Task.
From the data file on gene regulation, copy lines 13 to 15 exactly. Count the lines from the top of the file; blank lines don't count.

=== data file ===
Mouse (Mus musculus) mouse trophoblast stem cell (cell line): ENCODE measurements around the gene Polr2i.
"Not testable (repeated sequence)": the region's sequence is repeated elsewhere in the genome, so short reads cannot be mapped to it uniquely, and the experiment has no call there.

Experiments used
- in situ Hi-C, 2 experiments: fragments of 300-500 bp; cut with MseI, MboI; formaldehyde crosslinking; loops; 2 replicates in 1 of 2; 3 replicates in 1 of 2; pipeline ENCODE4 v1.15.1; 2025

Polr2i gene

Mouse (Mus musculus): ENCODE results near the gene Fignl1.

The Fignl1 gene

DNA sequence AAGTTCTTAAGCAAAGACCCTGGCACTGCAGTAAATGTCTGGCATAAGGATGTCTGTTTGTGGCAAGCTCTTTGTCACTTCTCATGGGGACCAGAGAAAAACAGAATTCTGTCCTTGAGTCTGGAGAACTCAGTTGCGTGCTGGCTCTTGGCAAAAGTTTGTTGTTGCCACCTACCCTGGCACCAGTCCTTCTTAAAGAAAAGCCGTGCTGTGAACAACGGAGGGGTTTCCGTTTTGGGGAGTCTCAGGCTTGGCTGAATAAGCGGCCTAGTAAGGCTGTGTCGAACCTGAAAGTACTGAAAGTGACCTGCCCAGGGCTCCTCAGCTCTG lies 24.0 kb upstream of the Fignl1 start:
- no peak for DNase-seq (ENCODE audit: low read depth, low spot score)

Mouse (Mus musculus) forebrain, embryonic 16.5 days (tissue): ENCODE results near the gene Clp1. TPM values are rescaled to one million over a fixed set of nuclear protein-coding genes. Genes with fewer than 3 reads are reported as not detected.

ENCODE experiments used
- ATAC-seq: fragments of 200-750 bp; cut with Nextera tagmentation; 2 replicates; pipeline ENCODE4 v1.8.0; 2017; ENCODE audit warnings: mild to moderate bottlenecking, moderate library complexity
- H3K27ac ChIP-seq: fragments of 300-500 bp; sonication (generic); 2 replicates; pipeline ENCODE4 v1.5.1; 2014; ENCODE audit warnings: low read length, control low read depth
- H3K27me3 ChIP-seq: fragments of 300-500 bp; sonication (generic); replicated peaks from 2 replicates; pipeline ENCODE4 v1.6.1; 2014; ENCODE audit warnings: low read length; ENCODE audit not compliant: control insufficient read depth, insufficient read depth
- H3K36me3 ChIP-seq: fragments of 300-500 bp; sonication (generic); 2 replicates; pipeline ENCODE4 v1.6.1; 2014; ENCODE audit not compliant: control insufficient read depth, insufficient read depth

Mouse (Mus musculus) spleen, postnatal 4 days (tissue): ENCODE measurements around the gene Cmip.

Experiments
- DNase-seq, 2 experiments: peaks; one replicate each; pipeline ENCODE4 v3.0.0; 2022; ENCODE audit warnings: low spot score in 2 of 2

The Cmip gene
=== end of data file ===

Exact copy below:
- H3K27ac ChIP-seq: fragments of 300-500 bp; sonication (generic); 2 replicates; pipeline ENCODE4 v1.5.1; 2014; ENCODE audit warnings: low read length, control low read depth
- H3K27me3 ChIP-seq: fragments of 300-500 bp; sonication (generic); replicated peaks from 2 replicates; pipeline ENCODE4 v1.6.1; 2014; ENCODE audit warnings: low read length; ENCODE audit not compliant: control insufficient read depth, insufficient read depth
- H3K36me3 ChIP-seq: fragments of 300-500 bp; sonication (generic); 2 replicates; pipeline ENCODE4 v1.6.1; 2014; ENCODE audit not compliant: control insufficient read depth, insufficient read depth